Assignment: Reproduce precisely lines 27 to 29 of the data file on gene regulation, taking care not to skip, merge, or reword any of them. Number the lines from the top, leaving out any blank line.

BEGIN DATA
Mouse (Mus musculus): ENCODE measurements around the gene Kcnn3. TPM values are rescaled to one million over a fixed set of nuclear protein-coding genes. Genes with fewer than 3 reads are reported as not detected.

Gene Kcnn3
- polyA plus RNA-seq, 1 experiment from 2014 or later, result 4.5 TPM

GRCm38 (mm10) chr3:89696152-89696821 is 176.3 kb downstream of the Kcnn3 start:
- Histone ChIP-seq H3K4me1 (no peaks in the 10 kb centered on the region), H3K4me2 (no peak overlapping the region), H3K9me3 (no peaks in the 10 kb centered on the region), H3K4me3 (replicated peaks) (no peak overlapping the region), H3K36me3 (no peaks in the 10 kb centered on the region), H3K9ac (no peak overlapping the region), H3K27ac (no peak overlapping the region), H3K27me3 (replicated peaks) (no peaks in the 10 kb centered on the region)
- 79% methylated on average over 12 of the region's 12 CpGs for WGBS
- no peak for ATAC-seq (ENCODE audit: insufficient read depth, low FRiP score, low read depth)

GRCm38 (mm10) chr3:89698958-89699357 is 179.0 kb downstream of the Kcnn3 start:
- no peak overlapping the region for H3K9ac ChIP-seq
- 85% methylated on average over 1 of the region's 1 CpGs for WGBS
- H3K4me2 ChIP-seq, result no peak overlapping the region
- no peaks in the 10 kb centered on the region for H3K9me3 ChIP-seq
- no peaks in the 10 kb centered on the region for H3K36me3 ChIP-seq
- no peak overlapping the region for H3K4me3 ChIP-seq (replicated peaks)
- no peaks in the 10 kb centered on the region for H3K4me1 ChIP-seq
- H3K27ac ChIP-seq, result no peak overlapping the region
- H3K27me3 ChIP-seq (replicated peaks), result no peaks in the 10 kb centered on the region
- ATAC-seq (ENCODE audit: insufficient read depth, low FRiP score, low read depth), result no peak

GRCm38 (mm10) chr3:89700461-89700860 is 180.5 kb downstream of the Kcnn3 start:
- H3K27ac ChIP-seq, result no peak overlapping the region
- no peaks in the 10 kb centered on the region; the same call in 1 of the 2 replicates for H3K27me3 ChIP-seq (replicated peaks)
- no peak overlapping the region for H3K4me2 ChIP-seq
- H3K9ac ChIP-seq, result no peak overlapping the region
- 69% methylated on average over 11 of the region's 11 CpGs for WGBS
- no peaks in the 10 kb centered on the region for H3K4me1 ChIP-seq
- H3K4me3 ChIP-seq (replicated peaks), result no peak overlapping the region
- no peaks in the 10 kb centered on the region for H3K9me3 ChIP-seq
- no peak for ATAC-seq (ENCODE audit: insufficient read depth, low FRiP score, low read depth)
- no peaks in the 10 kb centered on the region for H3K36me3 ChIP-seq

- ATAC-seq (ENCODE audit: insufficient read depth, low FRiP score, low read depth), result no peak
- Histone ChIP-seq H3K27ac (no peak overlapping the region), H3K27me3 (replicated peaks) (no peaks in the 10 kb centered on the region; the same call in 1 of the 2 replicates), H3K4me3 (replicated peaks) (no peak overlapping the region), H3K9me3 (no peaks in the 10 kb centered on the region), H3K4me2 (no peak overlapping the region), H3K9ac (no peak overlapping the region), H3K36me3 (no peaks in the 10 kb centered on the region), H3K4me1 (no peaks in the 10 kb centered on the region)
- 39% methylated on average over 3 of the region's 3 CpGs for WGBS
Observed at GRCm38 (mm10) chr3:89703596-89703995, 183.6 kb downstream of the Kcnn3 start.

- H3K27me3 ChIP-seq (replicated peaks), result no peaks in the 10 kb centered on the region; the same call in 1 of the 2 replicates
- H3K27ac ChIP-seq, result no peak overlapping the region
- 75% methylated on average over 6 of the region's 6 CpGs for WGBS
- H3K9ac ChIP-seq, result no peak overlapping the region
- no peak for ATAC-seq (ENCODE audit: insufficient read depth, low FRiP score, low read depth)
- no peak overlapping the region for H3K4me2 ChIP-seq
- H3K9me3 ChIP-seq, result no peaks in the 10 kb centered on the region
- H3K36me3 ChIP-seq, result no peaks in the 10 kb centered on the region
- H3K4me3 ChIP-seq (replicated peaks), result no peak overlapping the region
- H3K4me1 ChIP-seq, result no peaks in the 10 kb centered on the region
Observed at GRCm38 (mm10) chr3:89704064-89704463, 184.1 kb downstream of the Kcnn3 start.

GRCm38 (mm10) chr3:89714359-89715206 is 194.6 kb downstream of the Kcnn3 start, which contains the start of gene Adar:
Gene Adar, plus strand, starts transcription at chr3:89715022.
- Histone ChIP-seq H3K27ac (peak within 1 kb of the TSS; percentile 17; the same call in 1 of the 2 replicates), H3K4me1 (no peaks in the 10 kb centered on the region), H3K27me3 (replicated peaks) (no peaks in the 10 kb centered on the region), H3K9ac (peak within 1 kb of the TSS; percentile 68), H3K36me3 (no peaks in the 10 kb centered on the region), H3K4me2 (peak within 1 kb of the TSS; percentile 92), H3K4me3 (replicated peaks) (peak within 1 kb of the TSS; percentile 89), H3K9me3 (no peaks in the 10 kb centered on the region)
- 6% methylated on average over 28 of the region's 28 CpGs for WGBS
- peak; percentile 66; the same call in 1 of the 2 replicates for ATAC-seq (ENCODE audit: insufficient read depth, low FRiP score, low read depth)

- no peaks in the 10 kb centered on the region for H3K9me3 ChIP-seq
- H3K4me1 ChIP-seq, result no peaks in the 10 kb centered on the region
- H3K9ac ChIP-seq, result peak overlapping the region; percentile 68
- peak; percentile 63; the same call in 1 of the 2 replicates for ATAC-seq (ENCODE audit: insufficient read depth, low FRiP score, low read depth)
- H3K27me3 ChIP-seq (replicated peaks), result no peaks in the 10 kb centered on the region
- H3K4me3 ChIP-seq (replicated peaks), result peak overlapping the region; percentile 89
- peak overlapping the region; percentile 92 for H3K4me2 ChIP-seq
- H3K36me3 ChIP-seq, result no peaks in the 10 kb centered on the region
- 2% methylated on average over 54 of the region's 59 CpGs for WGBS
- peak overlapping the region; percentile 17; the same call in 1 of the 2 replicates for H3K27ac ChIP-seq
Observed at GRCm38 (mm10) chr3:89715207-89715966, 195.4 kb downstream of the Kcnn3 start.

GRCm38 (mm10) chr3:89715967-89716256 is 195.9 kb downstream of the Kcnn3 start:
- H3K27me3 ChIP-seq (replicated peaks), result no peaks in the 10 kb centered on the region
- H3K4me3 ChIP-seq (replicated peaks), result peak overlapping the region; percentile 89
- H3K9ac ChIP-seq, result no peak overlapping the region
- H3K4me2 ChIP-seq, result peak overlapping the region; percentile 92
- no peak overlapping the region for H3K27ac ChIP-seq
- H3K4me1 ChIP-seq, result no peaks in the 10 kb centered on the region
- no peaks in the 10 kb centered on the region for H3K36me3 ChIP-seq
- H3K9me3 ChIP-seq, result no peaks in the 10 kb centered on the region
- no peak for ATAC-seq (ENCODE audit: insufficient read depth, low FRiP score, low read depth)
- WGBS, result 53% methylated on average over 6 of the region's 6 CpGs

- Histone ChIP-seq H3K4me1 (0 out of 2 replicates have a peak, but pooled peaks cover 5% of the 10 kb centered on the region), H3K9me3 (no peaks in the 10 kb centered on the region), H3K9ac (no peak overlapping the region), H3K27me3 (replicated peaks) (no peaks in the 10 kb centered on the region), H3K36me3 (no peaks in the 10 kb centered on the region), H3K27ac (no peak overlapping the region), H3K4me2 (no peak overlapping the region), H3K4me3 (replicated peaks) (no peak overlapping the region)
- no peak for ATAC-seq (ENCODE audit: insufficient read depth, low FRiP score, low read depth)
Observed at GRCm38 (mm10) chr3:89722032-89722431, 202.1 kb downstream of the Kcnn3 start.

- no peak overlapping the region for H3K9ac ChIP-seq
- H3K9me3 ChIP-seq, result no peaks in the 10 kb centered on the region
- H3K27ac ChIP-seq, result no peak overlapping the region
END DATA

- no peaks in the 10 kb centered on the region for H3K9me3 ChIP-seq
- no peak for ATAC-seq (ENCODE audit: insufficient read depth, low FRiP score, low read depth)
- no peaks in the 10 kb centered on the region for H3K36me3 ChIP-seq